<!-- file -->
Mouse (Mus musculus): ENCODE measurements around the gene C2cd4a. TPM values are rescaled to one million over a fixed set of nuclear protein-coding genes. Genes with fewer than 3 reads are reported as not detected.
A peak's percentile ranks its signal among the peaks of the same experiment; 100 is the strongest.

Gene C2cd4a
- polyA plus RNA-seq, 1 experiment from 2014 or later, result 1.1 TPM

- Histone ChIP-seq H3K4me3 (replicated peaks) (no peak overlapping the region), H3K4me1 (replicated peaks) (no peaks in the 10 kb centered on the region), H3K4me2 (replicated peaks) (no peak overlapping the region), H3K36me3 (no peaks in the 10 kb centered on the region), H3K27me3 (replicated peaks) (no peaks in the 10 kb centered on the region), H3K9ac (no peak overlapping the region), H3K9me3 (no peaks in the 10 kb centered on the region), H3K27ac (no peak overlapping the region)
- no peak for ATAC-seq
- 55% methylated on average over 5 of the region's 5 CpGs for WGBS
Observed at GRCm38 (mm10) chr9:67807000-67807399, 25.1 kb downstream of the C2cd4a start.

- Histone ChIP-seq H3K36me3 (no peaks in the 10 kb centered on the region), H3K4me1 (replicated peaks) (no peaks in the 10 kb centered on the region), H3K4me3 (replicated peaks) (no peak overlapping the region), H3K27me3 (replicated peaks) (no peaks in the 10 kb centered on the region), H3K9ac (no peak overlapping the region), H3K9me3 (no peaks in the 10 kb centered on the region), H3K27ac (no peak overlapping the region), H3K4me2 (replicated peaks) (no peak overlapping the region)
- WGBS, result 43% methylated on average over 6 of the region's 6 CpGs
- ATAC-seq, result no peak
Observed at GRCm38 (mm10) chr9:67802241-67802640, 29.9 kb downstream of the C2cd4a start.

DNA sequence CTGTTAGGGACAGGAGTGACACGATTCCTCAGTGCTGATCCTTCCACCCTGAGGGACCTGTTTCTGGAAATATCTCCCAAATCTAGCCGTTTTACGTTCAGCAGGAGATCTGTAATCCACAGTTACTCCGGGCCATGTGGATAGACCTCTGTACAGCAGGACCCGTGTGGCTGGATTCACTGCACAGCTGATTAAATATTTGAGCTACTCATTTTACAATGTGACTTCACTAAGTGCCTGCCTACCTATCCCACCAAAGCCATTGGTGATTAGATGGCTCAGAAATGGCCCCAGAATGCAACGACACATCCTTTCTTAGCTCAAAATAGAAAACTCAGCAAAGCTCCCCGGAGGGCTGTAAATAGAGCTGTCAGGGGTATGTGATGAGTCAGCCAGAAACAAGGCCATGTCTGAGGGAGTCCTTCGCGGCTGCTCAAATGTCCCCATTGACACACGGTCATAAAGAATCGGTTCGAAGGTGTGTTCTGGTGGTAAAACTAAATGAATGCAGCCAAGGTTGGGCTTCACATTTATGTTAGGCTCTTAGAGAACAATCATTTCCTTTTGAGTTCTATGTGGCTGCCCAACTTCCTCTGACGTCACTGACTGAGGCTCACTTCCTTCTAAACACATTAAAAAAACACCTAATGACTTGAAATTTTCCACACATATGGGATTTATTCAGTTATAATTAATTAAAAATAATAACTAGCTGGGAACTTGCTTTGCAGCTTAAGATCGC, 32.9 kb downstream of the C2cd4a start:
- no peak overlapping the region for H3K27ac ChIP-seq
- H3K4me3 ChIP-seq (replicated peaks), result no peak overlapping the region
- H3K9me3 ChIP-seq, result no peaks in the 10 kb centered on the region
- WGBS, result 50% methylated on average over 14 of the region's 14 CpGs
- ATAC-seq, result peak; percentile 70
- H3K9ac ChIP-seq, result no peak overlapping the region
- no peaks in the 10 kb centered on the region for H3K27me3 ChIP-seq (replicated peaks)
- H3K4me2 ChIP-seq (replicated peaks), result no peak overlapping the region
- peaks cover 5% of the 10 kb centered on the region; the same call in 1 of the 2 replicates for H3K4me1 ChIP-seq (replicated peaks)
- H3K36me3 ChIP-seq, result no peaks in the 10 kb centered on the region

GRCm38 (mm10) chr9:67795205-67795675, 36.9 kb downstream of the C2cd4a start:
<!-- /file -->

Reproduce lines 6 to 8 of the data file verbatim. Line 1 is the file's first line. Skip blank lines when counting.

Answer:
- no peak for ATAC-seq
- 55% methylated on average over 5 of the region's 5 CpGs for WGBS
Observed at GRCm38 (mm10) chr9:67807000-67807399, 25.1 kb downstream of the C2cd4a start.